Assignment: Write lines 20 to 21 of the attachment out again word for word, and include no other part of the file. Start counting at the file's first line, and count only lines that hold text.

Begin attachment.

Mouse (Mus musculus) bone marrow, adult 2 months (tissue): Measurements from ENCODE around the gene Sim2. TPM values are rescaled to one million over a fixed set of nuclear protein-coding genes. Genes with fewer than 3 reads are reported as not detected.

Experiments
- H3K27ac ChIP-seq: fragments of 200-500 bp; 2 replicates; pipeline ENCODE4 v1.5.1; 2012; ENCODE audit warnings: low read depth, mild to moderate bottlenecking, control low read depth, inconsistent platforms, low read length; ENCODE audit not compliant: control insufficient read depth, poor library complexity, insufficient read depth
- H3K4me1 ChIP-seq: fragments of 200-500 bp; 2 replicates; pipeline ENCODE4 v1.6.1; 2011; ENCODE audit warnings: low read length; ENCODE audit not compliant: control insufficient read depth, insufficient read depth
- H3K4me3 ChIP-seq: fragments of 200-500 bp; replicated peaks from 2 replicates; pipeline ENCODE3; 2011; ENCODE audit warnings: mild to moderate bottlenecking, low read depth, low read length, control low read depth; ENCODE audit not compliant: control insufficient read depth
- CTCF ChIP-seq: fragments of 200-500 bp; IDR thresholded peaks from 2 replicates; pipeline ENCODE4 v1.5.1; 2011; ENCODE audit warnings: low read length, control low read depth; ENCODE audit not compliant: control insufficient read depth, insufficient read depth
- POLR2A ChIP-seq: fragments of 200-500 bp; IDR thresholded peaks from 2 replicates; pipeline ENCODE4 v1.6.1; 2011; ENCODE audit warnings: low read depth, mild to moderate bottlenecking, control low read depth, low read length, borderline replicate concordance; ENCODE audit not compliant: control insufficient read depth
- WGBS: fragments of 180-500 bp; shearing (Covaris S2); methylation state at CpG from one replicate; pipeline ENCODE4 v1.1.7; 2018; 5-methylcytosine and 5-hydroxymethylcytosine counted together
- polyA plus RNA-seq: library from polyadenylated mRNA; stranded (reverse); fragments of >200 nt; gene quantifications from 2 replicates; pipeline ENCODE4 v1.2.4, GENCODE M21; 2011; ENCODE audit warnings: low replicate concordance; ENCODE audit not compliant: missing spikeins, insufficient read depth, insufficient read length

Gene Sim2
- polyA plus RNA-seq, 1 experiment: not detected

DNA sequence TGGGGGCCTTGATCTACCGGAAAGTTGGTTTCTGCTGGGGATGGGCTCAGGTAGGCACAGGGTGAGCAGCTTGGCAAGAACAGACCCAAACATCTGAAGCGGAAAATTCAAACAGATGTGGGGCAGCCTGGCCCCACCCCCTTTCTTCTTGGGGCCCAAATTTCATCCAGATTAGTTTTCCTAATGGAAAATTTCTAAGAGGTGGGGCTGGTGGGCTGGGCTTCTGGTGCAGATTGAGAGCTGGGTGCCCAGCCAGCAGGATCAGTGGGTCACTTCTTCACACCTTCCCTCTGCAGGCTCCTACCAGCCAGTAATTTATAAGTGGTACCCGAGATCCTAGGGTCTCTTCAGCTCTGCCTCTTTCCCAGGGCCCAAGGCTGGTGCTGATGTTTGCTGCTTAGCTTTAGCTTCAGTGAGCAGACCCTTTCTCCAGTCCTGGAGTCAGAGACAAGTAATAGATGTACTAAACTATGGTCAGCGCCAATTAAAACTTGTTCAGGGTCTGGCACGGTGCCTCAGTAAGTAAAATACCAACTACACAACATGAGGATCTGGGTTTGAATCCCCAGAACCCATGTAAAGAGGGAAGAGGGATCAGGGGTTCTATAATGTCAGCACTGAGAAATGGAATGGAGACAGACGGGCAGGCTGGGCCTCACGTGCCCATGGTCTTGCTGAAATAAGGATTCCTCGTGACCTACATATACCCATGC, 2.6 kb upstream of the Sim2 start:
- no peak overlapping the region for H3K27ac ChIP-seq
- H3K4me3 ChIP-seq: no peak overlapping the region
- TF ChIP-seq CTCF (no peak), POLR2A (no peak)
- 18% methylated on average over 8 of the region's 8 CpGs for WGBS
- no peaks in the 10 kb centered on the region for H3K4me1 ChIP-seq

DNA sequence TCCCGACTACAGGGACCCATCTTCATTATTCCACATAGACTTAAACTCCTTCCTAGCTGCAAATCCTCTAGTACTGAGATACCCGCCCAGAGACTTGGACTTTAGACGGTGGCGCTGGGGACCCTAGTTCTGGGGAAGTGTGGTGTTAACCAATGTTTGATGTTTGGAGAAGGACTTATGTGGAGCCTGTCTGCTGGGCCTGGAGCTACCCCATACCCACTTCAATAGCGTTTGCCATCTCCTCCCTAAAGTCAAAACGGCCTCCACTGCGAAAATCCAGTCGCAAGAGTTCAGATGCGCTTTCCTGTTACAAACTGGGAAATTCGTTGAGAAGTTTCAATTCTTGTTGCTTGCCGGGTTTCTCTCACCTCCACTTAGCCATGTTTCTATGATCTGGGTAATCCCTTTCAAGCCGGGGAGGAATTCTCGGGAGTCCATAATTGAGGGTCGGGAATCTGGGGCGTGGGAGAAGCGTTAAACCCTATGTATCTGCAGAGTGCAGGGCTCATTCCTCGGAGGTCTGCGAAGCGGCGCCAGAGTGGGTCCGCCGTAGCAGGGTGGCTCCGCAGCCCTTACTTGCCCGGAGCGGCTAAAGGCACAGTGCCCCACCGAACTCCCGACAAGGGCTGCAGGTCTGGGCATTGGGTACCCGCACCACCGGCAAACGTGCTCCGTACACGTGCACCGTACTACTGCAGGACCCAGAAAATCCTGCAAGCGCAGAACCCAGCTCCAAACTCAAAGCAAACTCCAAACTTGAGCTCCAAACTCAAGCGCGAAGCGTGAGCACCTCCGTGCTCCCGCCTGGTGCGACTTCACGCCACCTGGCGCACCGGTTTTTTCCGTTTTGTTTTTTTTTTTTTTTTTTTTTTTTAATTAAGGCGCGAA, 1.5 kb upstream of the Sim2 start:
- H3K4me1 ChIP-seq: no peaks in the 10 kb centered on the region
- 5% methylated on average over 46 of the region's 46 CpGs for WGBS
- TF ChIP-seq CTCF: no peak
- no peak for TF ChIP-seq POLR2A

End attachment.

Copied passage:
- 5% methylated on average over 46 of the region's 46 CpGs for WGBS
- TF ChIP-seq CTCF: no peak